Welcome to all sports fans! From Spanish soccer stadiums to basketball arenas in Argentina, Spanish echoes with its own unique rhythm.  I am not only referring to the choruses of ultras in the stands, but also to the rich sports vocabulary underlying this passion. If you’ve already wondered why they say “chilena” or “dar cera,” you’re in the right place. Get ready for this linguistic journey through “Spanish in the world of sports.” We at iNMSOL will be your guide.

lenguaje deportivo español


Soccer: the king of sports 

It is a must to start with the most popular sport with the most fans: soccer. Some example of Spanish soccer sports vocabulary:

  • Chilena: It is not a nationality, it is a spectacular stunt with which the soccer player strikes the ball in the air, making a complete turn. 
  • Dar cera: an expression that means to press the opponent intensely 
  • Mano a mano: situation in which a player stands alone in front of the goalkeeper
  • Regatear: the art of dribbling opponents with skill and dexterity.

Basketball: between hoops and triples

Although not as popular as soccer, basketball has its own technical language:

  • Triple: successful shot made from behind the three-point line 
  • Pivotar: moving and meanwhile keeping one foot firmly on the ground
  • Taponar: blocking an opponent’s shot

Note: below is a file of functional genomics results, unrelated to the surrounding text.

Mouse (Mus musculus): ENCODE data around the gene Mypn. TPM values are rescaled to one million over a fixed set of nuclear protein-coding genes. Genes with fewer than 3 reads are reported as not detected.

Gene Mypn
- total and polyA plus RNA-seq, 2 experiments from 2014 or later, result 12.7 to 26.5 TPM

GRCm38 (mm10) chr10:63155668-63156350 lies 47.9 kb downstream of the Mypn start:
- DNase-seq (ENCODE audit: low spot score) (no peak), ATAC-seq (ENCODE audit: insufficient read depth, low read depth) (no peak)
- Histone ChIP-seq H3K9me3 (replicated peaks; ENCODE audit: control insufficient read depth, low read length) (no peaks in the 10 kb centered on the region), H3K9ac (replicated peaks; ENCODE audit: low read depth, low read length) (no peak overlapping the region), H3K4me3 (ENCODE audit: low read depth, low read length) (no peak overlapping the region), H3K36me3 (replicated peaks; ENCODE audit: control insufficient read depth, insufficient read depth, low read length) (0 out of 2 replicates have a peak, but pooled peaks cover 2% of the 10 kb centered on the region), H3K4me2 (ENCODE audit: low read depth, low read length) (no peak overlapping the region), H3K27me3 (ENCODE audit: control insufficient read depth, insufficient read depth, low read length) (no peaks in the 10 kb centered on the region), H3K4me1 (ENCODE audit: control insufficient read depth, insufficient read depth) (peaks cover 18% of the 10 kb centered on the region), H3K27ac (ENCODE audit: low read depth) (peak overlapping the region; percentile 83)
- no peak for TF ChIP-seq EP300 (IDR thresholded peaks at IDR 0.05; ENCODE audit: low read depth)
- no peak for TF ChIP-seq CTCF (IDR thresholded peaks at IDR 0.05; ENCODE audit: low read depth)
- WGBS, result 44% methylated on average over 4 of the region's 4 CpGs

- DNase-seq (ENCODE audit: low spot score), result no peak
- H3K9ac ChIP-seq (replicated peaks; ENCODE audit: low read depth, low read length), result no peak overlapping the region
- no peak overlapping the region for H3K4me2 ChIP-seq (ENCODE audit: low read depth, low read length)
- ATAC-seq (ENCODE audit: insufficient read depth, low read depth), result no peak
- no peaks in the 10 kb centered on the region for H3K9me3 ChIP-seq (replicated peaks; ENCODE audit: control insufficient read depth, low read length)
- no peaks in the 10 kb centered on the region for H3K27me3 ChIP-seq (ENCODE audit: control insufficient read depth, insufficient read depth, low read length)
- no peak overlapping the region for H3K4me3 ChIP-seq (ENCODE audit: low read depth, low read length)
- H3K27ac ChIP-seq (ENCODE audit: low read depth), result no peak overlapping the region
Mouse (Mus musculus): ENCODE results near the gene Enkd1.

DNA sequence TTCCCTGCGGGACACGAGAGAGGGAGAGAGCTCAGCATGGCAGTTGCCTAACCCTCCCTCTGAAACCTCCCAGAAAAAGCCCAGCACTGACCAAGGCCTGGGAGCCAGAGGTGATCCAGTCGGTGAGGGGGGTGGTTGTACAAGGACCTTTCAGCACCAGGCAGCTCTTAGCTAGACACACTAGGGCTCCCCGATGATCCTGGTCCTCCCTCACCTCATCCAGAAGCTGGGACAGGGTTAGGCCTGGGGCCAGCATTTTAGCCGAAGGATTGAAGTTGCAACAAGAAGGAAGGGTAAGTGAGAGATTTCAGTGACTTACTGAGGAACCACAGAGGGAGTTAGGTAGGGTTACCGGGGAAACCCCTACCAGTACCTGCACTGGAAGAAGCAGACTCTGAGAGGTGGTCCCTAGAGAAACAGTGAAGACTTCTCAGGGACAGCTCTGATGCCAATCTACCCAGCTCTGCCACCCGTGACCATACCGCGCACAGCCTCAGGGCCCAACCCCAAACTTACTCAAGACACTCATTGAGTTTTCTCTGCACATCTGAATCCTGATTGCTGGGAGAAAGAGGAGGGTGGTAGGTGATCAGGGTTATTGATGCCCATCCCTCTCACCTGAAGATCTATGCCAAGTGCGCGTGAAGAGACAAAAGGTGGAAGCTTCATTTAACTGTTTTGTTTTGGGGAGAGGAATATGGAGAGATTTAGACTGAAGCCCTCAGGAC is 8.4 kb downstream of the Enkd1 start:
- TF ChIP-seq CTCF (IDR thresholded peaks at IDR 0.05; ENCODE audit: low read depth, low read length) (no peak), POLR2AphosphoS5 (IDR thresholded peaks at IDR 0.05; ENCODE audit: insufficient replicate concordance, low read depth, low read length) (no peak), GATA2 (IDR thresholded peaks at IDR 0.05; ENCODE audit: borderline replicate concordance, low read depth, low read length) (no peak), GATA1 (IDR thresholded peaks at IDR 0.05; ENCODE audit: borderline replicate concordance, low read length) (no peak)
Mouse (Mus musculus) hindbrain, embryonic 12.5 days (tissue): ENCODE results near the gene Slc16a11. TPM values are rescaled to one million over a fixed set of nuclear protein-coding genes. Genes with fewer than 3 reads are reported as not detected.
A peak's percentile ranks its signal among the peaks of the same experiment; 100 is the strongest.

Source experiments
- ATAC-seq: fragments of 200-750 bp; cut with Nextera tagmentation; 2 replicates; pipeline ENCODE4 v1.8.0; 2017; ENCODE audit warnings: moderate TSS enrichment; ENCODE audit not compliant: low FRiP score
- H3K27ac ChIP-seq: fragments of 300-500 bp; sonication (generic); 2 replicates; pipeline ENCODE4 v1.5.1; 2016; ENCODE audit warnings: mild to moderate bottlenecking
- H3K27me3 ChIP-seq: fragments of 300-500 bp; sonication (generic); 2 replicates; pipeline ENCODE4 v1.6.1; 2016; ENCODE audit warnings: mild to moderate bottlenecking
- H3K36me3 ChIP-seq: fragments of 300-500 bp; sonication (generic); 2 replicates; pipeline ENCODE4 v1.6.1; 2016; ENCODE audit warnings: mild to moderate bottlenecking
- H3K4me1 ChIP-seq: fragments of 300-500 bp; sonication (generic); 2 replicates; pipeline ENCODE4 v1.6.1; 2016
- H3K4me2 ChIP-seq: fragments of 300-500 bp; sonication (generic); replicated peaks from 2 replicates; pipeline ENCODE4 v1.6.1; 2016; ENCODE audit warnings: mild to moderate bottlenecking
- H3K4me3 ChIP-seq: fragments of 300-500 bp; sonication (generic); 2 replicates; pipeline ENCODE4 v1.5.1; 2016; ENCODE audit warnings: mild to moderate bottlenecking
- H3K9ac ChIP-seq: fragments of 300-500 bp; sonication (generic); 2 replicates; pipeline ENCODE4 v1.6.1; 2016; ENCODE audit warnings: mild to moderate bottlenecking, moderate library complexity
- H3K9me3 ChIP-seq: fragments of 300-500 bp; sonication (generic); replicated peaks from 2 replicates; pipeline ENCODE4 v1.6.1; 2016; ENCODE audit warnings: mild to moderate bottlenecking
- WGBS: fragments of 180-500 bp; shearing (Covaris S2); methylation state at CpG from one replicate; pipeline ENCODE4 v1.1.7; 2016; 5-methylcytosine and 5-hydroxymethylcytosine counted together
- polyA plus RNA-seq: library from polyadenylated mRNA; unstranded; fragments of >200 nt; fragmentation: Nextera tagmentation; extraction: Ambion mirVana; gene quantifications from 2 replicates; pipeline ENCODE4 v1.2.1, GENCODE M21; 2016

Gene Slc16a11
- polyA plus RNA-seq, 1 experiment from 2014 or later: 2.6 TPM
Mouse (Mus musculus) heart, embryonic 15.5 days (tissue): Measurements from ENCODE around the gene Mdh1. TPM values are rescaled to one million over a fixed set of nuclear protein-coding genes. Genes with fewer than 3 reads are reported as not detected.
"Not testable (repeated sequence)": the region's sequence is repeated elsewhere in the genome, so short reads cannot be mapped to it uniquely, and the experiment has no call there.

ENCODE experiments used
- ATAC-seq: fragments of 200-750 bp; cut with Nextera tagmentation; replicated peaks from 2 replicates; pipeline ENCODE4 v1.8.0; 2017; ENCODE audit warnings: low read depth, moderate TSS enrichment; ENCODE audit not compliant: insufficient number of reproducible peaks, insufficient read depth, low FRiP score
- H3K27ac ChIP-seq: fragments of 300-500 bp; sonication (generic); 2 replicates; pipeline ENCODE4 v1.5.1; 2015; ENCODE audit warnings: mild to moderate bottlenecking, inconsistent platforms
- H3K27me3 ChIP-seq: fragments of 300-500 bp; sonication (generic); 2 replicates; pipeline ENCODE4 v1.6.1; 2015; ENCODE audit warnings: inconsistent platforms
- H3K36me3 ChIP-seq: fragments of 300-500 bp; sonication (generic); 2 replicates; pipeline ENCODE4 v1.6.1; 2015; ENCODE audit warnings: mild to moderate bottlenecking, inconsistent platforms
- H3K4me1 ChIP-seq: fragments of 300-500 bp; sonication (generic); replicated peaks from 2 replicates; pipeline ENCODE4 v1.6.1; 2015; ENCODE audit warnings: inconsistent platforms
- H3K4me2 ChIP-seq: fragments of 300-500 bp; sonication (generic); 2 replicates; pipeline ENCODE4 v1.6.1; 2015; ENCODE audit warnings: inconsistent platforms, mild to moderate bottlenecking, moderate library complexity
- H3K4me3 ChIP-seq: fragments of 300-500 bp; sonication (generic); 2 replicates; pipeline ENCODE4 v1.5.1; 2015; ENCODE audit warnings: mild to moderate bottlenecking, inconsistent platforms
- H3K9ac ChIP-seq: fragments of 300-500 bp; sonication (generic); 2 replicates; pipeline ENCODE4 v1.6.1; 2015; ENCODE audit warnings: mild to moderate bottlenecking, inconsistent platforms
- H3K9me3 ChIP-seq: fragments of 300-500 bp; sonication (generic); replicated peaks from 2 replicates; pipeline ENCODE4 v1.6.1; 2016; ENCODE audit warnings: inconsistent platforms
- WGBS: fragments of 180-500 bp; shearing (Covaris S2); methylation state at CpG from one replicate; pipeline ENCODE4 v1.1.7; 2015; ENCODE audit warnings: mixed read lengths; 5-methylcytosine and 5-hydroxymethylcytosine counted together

• Encestar: make a basket


Local sports: tradition and culture 

Among the lands of Hispanic countries, there are traditional sports that have developed their own lexicon. 

  • Pelota vasca: originating in the Basque Country, it involves terms such as “frontón” (the wall against which the ball is hit” and “basket-poke” (a variant in which a larger basket is used)
  • Charrería in Mexico: this equestrian sport has terms such as “charro” (the jockey) and “suerte” (the different trials)

Common phrases that unite us

Whether watching a game live or on television, these words are universal in Spanish sports vocabulary. 

  • ¡Vamos!:A shout of encouragement that resonates in any stadium.
  • ¡Eso es falta!:The expression of indignation when the referee does not whistle a foul.
  • “Nos robaron”: classic complaint when the team loses, for which the referee is allegedly to blame.

Frequently asked questions 

  • Why is futbol called “soccer” in some countries? This word comes from the term “association football” in English and was used in countries such as the United States to differentiate it from American football.
  • Do all Hispanic countries use the same sports terms? Although there are many similarities, each country has its own expressions and idioms. What is called “balón” in Mexico is “pelota” in some places in Spain.
  • How do new terms arise in sports? Language is dynamic! Commentators, players, and fans are often creative, so they give birth to new words and expressions.


Sports is more than a physical activity: it is culture, tradition, and clearly language. Through sports vocabulary in Spanish, we can not only understand the rules of the game, but also the soul and passion of Hispanics. Screaming after a goal or cheering at a tennis point, our words reflect our history, our diversity, and our love of sports. And remember that it is not only important to win, but also to tell it!

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